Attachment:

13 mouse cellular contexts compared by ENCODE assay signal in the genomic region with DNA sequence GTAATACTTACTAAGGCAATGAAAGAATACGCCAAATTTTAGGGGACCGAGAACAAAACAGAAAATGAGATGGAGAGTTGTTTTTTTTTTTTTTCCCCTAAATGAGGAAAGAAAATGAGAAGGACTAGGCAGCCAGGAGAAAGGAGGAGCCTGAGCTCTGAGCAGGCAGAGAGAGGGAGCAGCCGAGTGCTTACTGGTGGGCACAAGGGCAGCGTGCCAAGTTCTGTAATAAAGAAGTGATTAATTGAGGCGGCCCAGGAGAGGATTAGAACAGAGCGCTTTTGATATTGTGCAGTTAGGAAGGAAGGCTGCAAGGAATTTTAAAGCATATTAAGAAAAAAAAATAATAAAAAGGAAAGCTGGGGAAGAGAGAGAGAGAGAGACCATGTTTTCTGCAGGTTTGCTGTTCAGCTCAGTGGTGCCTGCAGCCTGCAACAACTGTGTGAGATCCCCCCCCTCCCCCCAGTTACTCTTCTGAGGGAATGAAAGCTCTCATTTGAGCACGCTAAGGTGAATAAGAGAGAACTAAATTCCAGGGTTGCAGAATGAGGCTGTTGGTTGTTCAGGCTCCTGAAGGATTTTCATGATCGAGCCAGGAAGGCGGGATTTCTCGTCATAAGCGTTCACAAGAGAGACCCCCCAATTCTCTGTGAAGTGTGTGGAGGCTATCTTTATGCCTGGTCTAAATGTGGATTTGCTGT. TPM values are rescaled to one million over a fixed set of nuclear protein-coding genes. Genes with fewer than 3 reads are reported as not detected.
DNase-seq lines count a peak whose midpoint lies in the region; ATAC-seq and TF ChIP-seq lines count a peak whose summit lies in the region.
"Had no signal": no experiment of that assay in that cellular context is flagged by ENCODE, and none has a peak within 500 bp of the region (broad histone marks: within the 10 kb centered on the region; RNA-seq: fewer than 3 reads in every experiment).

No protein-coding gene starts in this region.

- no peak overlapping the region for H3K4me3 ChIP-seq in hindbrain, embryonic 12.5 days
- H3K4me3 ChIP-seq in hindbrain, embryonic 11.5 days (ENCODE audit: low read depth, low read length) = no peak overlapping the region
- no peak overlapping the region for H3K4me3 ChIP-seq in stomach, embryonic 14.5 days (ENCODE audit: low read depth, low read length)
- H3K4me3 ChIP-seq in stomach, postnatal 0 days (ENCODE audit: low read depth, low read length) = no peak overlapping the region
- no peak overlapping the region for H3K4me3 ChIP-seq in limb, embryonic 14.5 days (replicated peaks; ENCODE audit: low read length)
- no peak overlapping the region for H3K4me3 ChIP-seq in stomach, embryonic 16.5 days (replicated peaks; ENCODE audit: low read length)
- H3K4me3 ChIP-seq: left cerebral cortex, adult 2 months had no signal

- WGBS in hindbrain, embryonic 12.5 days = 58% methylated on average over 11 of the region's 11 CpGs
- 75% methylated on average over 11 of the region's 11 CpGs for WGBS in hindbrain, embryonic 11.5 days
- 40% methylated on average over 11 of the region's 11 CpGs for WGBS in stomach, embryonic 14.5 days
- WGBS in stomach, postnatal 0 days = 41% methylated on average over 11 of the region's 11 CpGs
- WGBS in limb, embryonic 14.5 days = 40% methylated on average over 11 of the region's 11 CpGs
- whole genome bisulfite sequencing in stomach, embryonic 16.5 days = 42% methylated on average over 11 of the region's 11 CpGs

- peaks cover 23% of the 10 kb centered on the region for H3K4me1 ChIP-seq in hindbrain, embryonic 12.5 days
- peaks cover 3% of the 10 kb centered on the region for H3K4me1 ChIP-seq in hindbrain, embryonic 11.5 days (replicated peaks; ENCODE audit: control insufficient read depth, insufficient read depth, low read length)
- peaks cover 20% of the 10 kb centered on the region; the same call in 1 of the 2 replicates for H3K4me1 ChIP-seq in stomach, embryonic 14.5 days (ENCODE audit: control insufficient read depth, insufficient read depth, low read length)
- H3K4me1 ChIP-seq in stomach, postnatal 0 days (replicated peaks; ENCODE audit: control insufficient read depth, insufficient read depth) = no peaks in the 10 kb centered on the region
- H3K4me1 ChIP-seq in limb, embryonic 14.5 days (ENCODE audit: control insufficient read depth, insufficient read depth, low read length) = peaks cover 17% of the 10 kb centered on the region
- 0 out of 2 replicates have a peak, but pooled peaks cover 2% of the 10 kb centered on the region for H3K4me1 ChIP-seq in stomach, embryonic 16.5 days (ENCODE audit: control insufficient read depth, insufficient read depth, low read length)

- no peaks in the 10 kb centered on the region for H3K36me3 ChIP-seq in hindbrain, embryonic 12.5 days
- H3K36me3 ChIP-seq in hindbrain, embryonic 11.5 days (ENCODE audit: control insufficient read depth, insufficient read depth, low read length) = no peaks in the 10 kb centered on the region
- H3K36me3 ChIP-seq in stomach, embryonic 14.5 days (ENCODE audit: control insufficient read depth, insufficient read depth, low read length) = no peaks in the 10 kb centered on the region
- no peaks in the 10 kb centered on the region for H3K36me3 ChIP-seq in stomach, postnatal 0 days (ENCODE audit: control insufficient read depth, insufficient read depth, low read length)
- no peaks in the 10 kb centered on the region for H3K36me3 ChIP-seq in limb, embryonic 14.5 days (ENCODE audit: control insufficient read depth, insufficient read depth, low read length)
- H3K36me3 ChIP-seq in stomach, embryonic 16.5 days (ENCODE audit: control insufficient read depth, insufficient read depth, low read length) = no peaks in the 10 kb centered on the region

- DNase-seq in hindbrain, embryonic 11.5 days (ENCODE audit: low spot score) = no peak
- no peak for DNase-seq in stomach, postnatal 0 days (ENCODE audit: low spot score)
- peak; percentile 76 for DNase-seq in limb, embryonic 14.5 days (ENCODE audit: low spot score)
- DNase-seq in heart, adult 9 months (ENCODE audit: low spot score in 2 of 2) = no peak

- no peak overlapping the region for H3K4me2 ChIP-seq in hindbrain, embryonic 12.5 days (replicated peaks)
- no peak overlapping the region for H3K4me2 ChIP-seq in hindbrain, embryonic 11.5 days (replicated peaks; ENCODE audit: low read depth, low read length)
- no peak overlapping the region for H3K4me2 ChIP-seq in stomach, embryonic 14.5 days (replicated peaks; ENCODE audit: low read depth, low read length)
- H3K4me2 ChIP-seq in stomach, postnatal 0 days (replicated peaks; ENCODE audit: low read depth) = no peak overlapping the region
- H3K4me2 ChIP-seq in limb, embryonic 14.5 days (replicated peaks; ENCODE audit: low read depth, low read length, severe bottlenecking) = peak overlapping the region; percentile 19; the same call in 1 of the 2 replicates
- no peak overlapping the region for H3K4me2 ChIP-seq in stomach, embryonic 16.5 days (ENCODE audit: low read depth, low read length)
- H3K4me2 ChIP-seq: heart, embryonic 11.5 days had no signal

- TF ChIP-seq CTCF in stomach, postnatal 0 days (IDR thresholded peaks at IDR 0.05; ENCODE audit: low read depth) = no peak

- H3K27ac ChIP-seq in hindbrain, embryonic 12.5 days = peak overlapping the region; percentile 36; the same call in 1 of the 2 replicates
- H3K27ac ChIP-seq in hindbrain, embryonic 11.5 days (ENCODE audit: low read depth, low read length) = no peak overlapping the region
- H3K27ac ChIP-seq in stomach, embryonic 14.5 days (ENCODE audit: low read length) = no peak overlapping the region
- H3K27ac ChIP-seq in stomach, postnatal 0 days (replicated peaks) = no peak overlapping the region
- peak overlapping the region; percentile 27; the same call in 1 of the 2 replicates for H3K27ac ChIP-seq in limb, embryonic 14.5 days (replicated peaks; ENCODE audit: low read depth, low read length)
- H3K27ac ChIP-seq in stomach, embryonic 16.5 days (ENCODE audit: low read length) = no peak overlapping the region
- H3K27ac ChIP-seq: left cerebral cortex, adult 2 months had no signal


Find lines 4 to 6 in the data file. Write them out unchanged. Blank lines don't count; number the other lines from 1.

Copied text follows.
No protein-coding gene starts in this region.

- no peak overlapping the region for H3K4me3 ChIP-seq in hindbrain, embryonic 12.5 days
- H3K4me3 ChIP-seq in hindbrain, embryonic 11.5 days (ENCODE audit: low read depth, low read length) = no peak overlapping the region